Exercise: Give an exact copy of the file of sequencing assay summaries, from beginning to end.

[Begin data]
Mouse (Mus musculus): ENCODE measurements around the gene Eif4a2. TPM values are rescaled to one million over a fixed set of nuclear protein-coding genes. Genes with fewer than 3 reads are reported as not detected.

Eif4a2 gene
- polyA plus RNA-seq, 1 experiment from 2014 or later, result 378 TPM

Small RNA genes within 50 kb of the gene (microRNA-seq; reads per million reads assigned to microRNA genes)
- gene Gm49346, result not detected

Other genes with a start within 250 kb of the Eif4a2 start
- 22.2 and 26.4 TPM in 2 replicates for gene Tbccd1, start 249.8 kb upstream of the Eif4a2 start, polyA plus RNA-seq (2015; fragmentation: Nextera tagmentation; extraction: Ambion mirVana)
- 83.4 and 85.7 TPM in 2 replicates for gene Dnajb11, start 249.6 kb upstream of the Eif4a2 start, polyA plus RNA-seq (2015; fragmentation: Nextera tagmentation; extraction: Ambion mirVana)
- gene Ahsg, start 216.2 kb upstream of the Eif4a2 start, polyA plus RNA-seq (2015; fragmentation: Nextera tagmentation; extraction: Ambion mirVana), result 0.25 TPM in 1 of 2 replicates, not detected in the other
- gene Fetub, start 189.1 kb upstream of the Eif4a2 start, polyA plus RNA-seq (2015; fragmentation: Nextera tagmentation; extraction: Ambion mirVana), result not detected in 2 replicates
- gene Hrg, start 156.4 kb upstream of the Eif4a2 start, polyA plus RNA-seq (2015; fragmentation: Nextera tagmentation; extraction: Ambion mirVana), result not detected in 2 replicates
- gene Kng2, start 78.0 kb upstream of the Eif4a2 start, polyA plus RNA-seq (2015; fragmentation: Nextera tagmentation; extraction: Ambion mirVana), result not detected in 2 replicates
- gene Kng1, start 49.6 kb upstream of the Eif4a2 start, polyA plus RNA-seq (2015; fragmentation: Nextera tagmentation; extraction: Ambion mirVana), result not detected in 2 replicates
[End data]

Mouse (Mus musculus): ENCODE measurements around the gene Eif4a2. TPM values are rescaled to one million over a fixed set of nuclear protein-coding genes. Genes with fewer than 3 reads are reported as not detected.

Eif4a2 gene
- polyA plus RNA-seq, 1 experiment from 2014 or later, result 378 TPM

Small RNA genes within 50 kb of the gene (microRNA-seq; reads per million reads assigned to microRNA genes)
- gene Gm49346, result not detected

Other genes with a start within 250 kb of the Eif4a2 start
- 22.2 and 26.4 TPM in 2 replicates for gene Tbccd1, start 249.8 kb upstream of the Eif4a2 start, polyA plus RNA-seq (2015; fragmentation: Nextera tagmentation; extraction: Ambion mirVana)
- 83.4 and 85.7 TPM in 2 replicates for gene Dnajb11, start 249.6 kb upstream of the Eif4a2 start, polyA plus RNA-seq (2015; fragmentation: Nextera tagmentation; extraction: Ambion mirVana)
- gene Ahsg, start 216.2 kb upstream of the Eif4a2 start, polyA plus RNA-seq (2015; fragmentation: Nextera tagmentation; extraction: Ambion mirVana), result 0.25 TPM in 1 of 2 replicates, not detected in the other
- gene Fetub, start 189.1 kb upstream of the Eif4a2 start, polyA plus RNA-seq (2015; fragmentation: Nextera tagmentation; extraction: Ambion mirVana), result not detected in 2 replicates
- gene Hrg, start 156.4 kb upstream of the Eif4a2 start, polyA plus RNA-seq (2015; fragmentation: Nextera tagmentation; extraction: Ambion mirVana), result not detected in 2 replicates
- gene Kng2, start 78.0 kb upstream of the Eif4a2 start, polyA plus RNA-seq (2015; fragmentation: Nextera tagmentation; extraction: Ambion mirVana), result not detected in 2 replicates
- gene Kng1, start 49.6 kb upstream of the Eif4a2 start, polyA plus RNA-seq (2015; fragmentation: Nextera tagmentation; extraction: Ambion mirVana), result not detected in 2 replicates